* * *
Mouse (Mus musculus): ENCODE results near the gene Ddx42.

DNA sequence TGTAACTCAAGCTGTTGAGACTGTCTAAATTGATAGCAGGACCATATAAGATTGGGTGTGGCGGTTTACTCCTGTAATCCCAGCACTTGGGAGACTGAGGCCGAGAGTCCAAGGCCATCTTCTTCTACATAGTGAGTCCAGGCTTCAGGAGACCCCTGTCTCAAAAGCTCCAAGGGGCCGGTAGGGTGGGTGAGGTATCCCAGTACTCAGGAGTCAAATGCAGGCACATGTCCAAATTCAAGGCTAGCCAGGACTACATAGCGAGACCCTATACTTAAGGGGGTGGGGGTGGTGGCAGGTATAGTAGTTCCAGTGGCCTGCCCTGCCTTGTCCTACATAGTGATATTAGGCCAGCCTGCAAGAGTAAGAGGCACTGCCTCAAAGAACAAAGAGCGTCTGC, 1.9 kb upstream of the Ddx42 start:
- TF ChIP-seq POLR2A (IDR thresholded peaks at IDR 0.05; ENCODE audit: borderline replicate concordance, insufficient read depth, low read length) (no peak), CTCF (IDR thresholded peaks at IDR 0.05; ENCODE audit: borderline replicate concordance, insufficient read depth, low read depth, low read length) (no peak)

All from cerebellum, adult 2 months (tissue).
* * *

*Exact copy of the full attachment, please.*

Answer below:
Mouse (Mus musculus): ENCODE results near the gene Ddx42.

DNA sequence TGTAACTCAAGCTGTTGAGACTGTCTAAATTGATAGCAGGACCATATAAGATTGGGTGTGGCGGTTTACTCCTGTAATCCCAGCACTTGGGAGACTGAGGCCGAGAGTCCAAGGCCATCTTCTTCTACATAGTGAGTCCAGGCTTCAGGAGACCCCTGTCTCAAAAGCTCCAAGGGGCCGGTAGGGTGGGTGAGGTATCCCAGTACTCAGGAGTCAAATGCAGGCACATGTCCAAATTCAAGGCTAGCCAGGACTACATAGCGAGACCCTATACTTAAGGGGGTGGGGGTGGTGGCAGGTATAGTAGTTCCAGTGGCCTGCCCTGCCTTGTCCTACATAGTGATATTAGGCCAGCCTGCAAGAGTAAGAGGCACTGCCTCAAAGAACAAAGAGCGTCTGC, 1.9 kb upstream of the Ddx42 start:
- TF ChIP-seq POLR2A (IDR thresholded peaks at IDR 0.05; ENCODE audit: borderline replicate concordance, insufficient read depth, low read length) (no peak), CTCF (IDR thresholded peaks at IDR 0.05; ENCODE audit: borderline replicate concordance, insufficient read depth, low read depth, low read length) (no peak)

All from cerebellum, adult 2 months (tissue).